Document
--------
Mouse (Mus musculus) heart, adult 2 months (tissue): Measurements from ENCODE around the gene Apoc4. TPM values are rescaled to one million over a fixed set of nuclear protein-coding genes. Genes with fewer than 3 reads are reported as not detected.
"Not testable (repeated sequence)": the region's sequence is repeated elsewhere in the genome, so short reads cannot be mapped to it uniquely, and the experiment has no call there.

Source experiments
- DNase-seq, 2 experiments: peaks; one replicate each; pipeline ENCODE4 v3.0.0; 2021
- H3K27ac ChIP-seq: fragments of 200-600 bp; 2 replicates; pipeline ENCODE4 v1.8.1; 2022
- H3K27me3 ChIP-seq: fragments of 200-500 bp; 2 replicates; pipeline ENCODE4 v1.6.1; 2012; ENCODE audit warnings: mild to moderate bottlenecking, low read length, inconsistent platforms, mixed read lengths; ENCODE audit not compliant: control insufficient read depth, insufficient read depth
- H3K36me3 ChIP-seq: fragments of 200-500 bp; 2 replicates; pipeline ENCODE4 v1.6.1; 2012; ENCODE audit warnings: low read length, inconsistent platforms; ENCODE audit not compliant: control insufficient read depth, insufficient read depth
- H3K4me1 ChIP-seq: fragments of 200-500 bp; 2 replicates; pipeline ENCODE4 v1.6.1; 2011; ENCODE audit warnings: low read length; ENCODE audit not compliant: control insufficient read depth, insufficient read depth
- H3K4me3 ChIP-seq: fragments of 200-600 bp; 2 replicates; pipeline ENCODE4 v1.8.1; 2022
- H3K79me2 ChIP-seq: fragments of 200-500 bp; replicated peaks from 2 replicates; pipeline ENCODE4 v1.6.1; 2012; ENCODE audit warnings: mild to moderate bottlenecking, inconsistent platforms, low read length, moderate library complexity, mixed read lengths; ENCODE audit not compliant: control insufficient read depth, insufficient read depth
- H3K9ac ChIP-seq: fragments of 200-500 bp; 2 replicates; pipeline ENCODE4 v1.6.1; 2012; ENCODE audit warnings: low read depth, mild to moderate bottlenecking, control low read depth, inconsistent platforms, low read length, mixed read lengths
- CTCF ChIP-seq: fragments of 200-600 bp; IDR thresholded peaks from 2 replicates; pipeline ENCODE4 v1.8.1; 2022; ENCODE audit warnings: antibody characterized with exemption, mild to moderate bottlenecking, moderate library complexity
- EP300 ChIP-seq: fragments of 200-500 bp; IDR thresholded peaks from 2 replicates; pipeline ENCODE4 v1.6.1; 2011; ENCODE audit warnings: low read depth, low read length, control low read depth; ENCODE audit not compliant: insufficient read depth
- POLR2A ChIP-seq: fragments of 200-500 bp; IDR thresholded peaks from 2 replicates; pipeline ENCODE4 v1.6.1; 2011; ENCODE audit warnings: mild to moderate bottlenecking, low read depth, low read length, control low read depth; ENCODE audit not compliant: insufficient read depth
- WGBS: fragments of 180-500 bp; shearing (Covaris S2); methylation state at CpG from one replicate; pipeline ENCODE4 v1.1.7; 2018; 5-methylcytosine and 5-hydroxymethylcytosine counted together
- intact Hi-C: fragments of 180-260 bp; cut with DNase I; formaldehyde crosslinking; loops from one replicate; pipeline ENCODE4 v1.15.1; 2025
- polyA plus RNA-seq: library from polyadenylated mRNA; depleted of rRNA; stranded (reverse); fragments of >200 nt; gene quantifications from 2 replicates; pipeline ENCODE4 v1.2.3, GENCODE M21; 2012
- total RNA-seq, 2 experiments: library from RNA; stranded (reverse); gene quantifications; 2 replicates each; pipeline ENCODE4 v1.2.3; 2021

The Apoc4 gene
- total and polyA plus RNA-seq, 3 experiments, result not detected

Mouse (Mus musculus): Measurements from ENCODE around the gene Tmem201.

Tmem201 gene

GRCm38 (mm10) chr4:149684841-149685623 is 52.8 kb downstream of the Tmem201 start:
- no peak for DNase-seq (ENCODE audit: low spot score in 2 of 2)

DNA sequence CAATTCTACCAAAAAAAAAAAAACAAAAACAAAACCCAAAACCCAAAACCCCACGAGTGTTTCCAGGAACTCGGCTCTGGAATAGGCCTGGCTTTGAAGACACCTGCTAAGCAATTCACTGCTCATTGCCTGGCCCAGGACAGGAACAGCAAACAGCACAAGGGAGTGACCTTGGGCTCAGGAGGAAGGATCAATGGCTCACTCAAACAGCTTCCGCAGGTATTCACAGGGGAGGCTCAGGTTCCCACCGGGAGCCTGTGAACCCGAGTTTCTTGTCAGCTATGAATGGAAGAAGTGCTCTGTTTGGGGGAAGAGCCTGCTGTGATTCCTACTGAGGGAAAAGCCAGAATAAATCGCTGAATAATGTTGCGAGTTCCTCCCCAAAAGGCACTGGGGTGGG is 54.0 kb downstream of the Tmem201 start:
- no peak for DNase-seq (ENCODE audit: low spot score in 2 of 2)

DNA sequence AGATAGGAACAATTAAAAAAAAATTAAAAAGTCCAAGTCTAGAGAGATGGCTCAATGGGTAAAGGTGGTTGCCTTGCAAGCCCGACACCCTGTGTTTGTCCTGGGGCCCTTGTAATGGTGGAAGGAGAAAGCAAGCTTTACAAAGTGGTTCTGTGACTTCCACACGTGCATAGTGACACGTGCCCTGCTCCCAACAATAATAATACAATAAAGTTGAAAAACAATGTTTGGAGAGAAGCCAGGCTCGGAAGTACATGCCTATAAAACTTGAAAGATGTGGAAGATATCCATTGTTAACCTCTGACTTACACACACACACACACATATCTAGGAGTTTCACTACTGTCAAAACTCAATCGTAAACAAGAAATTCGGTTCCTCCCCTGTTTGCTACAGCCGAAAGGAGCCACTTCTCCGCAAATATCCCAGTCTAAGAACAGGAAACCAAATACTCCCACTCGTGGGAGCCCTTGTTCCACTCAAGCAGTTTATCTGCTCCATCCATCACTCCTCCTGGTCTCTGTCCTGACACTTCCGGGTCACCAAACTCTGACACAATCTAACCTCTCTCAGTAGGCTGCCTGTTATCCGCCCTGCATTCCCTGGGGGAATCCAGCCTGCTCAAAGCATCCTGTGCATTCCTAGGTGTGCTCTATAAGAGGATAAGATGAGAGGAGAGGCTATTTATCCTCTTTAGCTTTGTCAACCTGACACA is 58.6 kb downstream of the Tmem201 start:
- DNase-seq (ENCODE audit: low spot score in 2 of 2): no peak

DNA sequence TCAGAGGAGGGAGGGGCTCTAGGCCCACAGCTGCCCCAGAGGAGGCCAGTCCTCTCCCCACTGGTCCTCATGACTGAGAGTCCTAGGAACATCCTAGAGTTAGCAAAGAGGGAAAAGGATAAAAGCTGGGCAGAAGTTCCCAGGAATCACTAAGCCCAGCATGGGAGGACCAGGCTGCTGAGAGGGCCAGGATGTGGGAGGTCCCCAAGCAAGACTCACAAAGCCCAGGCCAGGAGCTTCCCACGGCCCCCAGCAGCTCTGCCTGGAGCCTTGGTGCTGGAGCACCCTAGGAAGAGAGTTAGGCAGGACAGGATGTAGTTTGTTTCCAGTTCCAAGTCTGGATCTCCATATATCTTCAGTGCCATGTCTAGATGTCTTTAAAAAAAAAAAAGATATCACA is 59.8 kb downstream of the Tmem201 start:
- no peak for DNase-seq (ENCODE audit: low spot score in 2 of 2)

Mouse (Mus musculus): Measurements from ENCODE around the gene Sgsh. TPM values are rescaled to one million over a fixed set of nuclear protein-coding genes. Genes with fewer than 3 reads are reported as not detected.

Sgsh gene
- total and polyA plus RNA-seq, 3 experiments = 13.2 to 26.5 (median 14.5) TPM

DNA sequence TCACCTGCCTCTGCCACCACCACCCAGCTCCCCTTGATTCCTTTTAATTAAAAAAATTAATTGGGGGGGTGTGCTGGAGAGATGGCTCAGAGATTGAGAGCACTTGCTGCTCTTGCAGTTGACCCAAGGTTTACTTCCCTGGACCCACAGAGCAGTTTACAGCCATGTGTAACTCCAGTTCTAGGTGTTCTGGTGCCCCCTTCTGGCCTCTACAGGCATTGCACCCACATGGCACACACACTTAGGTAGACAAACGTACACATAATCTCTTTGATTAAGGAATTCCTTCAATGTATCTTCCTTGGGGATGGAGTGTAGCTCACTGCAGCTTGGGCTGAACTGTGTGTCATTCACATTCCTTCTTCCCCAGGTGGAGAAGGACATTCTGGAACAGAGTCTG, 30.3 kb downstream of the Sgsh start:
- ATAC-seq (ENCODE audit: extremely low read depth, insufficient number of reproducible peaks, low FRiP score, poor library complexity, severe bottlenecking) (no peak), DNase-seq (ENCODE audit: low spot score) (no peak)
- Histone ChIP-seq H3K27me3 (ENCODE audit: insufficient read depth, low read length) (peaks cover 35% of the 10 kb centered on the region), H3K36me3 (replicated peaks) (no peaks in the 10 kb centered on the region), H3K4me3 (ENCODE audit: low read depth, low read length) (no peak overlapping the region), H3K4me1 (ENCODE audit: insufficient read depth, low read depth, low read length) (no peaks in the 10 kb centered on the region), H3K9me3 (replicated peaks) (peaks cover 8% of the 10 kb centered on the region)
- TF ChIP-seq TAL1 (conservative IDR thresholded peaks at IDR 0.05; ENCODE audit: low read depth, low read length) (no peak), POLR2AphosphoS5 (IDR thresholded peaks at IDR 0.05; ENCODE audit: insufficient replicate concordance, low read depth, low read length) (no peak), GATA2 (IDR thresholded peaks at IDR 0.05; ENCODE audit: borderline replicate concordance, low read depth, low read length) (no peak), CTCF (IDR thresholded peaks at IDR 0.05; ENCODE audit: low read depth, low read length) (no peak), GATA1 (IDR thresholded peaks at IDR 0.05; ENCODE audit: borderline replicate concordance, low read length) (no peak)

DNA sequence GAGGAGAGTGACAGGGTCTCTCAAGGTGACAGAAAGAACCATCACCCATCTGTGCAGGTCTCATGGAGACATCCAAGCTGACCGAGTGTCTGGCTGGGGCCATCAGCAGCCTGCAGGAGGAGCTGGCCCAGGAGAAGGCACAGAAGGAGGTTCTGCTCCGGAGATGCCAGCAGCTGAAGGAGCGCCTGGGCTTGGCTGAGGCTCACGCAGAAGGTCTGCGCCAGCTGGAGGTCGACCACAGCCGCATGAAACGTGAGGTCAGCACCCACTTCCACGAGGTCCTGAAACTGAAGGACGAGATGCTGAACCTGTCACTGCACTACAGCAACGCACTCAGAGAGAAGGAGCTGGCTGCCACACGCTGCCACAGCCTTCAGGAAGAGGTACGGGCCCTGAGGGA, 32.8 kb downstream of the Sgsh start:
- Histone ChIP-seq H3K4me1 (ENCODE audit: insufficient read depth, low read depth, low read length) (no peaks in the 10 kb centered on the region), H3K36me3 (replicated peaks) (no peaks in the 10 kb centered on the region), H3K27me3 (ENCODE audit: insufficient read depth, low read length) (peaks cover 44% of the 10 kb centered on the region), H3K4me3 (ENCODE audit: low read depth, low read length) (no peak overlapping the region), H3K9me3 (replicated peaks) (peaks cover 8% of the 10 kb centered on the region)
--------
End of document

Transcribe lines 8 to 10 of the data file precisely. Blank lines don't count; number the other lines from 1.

- H3K4me1 ChIP-seq: fragments of 200-500 bp; 2 replicates; pipeline ENCODE4 v1.6.1; 2011; ENCODE audit warnings: low read length; ENCODE audit not compliant: control insufficient read depth, insufficient read depth
- H3K4me3 ChIP-seq: fragments of 200-600 bp; 2 replicates; pipeline ENCODE4 v1.8.1; 2022
- H3K79me2 ChIP-seq: fragments of 200-500 bp; replicated peaks from 2 replicates; pipeline ENCODE4 v1.6.1; 2012; ENCODE audit warnings: mild to moderate bottlenecking, inconsistent platforms, low read length, moderate library complexity, mixed read lengths; ENCODE audit not compliant: control insufficient read depth, insufficient read depth